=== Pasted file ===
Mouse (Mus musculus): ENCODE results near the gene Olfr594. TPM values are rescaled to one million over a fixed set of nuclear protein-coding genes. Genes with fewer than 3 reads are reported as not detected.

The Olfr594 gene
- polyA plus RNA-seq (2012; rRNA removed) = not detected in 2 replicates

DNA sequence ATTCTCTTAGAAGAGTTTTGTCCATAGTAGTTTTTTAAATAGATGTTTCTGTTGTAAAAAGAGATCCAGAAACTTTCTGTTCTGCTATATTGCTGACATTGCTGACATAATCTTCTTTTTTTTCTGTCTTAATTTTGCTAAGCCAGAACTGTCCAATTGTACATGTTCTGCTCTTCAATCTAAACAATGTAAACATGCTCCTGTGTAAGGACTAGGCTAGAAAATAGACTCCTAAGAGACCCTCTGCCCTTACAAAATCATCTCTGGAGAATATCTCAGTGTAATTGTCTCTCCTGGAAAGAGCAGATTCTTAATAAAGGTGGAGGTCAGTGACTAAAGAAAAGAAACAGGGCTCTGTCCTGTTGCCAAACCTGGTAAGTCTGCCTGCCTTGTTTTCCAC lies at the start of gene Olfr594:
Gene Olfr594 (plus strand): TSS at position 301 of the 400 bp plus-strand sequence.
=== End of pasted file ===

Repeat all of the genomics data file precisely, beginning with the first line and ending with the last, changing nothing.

Mouse (Mus musculus): ENCODE results near the gene Olfr594. TPM values are rescaled to one million over a fixed set of nuclear protein-coding genes. Genes with fewer than 3 reads are reported as not detected.

The Olfr594 gene
- polyA plus RNA-seq (2012; rRNA removed) = not detected in 2 replicates

DNA sequence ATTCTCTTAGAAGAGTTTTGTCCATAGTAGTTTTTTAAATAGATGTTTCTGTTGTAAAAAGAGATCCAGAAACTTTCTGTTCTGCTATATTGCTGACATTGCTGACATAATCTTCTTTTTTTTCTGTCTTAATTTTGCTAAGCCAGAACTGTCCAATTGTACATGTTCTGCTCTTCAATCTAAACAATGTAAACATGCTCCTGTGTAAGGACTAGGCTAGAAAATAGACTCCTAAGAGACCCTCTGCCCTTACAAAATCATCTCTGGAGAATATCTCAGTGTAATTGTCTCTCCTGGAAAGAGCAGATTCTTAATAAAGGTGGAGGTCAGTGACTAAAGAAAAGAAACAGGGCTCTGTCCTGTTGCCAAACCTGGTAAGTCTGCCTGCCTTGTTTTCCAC lies at the start of gene Olfr594:
Gene Olfr594 (plus strand): TSS at position 301 of the 400 bp plus-strand sequence.